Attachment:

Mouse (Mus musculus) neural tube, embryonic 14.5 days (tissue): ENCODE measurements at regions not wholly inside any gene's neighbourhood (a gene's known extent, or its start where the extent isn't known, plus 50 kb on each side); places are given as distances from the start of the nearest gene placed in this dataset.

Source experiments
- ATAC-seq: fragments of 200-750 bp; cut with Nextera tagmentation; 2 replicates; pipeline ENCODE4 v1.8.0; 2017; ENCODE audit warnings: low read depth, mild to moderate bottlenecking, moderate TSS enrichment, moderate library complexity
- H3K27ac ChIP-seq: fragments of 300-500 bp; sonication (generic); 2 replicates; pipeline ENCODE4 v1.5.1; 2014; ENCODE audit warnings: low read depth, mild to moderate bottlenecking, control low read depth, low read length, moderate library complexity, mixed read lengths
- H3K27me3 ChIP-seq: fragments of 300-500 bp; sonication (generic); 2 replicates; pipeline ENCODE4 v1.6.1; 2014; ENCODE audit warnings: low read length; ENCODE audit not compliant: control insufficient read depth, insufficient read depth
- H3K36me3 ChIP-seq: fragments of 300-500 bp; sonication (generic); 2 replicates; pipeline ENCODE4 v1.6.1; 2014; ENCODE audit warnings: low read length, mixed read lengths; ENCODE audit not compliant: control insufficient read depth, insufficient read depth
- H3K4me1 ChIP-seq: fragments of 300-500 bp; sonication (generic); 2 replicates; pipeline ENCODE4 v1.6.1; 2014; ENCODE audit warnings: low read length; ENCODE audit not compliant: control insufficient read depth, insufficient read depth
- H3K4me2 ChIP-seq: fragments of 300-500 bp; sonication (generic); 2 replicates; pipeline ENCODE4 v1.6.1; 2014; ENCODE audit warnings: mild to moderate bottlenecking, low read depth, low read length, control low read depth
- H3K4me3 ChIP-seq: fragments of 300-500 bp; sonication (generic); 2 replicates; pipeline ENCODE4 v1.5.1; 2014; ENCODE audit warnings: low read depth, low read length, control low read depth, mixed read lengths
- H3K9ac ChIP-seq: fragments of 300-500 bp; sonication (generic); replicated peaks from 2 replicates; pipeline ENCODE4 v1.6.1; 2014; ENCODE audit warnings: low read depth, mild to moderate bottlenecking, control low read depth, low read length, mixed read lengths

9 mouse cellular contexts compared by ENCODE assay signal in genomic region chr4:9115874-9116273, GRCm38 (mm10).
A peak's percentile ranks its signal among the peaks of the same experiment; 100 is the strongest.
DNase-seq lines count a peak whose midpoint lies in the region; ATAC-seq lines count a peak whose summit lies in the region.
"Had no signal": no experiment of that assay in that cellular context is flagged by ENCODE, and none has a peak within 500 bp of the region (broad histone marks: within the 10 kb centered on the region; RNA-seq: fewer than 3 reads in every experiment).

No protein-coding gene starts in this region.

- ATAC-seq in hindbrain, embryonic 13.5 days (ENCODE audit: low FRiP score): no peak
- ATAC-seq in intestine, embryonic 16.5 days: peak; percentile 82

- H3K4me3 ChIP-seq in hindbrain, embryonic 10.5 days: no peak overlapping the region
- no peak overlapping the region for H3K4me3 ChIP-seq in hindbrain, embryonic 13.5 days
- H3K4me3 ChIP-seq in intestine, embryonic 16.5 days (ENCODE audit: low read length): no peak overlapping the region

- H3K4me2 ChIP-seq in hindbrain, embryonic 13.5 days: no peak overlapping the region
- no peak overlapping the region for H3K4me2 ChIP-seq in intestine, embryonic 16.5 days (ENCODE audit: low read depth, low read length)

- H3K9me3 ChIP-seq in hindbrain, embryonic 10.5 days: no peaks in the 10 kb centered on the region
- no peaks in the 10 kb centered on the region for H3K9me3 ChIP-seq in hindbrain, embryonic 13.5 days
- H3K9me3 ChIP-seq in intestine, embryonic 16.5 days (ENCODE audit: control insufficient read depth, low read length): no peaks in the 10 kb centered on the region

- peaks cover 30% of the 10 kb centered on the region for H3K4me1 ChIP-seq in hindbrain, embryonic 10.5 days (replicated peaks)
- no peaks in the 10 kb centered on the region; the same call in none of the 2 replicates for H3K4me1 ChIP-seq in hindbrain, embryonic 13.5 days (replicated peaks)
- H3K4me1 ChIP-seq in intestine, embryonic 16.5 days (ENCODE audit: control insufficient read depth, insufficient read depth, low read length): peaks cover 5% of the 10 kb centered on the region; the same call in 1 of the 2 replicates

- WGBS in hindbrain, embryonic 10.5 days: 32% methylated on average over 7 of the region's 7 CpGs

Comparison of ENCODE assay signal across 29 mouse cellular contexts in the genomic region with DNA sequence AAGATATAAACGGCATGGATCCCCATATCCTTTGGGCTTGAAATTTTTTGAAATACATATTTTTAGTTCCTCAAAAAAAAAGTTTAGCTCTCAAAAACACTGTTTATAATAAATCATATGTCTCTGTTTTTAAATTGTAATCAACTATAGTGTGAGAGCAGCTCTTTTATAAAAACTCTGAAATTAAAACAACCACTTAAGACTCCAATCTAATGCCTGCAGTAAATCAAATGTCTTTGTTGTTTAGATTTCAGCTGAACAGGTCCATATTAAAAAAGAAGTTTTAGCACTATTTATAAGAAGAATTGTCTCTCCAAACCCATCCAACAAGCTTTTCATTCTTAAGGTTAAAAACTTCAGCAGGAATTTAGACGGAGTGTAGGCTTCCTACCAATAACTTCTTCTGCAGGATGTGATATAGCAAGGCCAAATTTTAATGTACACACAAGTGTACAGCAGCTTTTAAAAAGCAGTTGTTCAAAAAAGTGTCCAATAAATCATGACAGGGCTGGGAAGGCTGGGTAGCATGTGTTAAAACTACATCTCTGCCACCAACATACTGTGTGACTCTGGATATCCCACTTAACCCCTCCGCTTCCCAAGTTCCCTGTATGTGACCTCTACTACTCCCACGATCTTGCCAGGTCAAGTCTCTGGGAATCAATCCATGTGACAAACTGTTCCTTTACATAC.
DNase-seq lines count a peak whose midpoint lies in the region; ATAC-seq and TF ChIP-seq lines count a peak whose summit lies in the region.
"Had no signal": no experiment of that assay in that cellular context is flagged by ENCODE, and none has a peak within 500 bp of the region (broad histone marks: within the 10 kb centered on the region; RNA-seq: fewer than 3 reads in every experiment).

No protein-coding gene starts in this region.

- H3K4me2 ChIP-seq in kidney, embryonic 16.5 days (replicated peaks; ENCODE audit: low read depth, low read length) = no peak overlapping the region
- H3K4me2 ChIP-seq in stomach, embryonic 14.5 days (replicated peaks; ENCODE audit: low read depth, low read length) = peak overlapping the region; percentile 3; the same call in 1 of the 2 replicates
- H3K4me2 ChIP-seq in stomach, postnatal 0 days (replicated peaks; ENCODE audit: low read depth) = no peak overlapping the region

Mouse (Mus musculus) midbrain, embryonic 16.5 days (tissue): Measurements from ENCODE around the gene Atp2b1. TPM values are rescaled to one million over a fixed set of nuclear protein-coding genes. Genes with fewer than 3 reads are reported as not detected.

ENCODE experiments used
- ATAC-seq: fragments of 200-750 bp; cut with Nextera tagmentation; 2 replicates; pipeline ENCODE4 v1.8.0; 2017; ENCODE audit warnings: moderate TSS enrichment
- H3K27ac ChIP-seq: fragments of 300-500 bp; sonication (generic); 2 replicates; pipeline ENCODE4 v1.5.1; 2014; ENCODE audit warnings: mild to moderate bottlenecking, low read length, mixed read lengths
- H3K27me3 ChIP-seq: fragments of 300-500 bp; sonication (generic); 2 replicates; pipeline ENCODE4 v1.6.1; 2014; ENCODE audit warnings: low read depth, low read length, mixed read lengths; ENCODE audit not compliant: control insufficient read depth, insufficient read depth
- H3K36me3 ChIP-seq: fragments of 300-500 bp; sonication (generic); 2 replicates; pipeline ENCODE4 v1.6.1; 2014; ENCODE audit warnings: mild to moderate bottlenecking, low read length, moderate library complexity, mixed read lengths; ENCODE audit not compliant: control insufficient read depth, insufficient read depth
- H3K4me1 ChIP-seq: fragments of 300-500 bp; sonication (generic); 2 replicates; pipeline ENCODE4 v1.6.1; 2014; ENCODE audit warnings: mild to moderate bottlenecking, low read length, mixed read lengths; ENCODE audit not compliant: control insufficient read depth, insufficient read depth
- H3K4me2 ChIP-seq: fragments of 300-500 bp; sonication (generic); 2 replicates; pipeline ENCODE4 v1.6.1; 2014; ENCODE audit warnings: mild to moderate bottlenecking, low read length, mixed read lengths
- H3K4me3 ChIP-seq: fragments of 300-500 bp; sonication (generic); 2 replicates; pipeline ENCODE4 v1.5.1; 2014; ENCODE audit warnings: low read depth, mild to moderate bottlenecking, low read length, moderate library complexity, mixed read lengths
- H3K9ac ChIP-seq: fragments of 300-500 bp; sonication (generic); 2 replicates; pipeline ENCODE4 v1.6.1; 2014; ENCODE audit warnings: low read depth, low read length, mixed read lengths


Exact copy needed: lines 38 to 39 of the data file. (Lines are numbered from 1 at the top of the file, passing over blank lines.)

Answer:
ENCODE experiments used
- ATAC-seq: fragments of 200-750 bp; cut with Nextera tagmentation; 2 replicates; pipeline ENCODE4 v1.8.0; 2017; ENCODE audit warnings: moderate TSS enrichment